Watch: Kalani David's Last Dance - Stab Mag

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Watch: Kalani David’s Last Dance

A final surf part from the Hawaiian surf/skate prodigy.

Words by Michael Ciaramella
Reading Time: 3 minutes

On September 17, 2022, Hawaiian surf and skate prodigy Kalani David passed away while visiting his family in Costa Rica.

Kalani suffered a seizure while surfing in Playa Hermosa and was unable to be resuscitated. He was 24 years old.

To the surfing world, Kalani was an extraordinary talent, a child star, and a former Stab High finalist.

But of course, he was so much more than that — a son, a brother, and a loyal friend to so, so many.

Rest in peace, Kalani.

We’re working on a long-form written piece that explores Kalani’s life — from the triumphs to the many hardships he endured — but in the meantime, we wanted to share Kalani’s final surf edit with the world.

His last dance, if you will.

This edit is called ‘Iwa Bird’, because it was filmed in Kalani’s hometown on the North Shore of Oahu (Hale’iwa translates to: Home of the ‘Iwa (bird)). Kalani identified with this place so much, he had an ‘Iwa Bird tattooed across his ribs.

The clips were filmed primarily by Heath Thompson and Peter King and edited by Kalani’s friend and fellow Dark Seas team-rider Schuyler Allen, who decided to integrate a narrative of Kalani’s life alongside his A+ surf clips.

Kalani pays homage to two of his best friends, who also lost their lives too soon.

Here’s where it gets weird.

Most of Stab’s staff (myself included) is currently in Indonesia, filming for Vans Stab High presented by Monster Energy at Lakey Peak.

On the morning of September 18th, we awoke to a strange and saddening flurry of texts from Schuyler.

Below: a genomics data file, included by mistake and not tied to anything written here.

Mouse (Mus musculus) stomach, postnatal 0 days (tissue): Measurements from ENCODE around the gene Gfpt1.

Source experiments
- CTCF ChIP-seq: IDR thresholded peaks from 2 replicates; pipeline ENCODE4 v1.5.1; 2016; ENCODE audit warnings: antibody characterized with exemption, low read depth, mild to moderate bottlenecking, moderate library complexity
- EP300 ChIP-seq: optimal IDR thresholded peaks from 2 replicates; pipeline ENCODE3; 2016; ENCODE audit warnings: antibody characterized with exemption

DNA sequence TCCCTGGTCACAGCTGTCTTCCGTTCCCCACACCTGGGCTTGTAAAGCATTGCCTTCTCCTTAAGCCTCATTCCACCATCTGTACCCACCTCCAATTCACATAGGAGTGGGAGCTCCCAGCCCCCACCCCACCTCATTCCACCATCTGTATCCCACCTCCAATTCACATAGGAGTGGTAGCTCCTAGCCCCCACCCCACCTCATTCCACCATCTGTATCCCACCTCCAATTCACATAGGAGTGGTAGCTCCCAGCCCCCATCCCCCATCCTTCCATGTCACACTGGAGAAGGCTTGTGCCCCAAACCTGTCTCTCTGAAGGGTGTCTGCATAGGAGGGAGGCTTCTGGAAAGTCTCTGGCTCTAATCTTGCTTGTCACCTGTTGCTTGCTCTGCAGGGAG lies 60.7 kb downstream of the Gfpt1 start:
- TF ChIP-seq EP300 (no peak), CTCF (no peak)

2:30 am: Hey guys, I have a new version of the Kalani David edit here [link]. Let us know if it’s something you’d want to run.

5:22 am: I can’t even fucking believe it. Kalani just passed away.

Shocked and confused, we took a moment to process and verify the news. Then we hit play on the video. Our eyes welled up and quickly spilled over. The poignancy of the piece — which, to be abundantly clear, was made prior to Kalani’s death — is almost too much to bear.

So with that, we present to you ‘Iwa Bird’ — Kalani David’s final part, with five minutes of never-before-seen surf clips and interviews. You can watch it above.

Gone but not forgotten.

Now a word from Schuyler Allen, who edited ‘Iwa Bird’.

Last winter, I was fortunate enough to share the lineup with Kalani during many of the sessions in this clip.

Heath would call us up to film and we would rendezvous at the beach. Kalani was usually out there by the time I arrived and had already put down a couple big airs or got a crazy tube. His all gas/no brakes approach made you reimagine the possibilities on a wave. He lived and surfed with raw energy and his heart on his sleeve.

Kalani was on a heater last winter. After a semi-final finish in the HIC Pipe Pro, he qualified for the Challenger Series and was set to compete at Snapper. It was a couple months later when Kalani suffered two seizures and had to pull out of the Challenger Series events. Kalani had overcome so much in his life, surely, he would persevere through this as well.

I’m humbled to have worked with him on this part. His surfing, and Heath and PK’s filming, made it a pleasure to edit. The more I watched his surfing and listened to his story, the more I was inspired. He lived more in his 24 years than most will in 100. 

This winter is for you, Kalani. We love you. 

There is currently a petition to return Kalani’s ashes back to Hawaii, where his closest friends and family are waiting to give him a proper send-off in the sea. You can sign it here.

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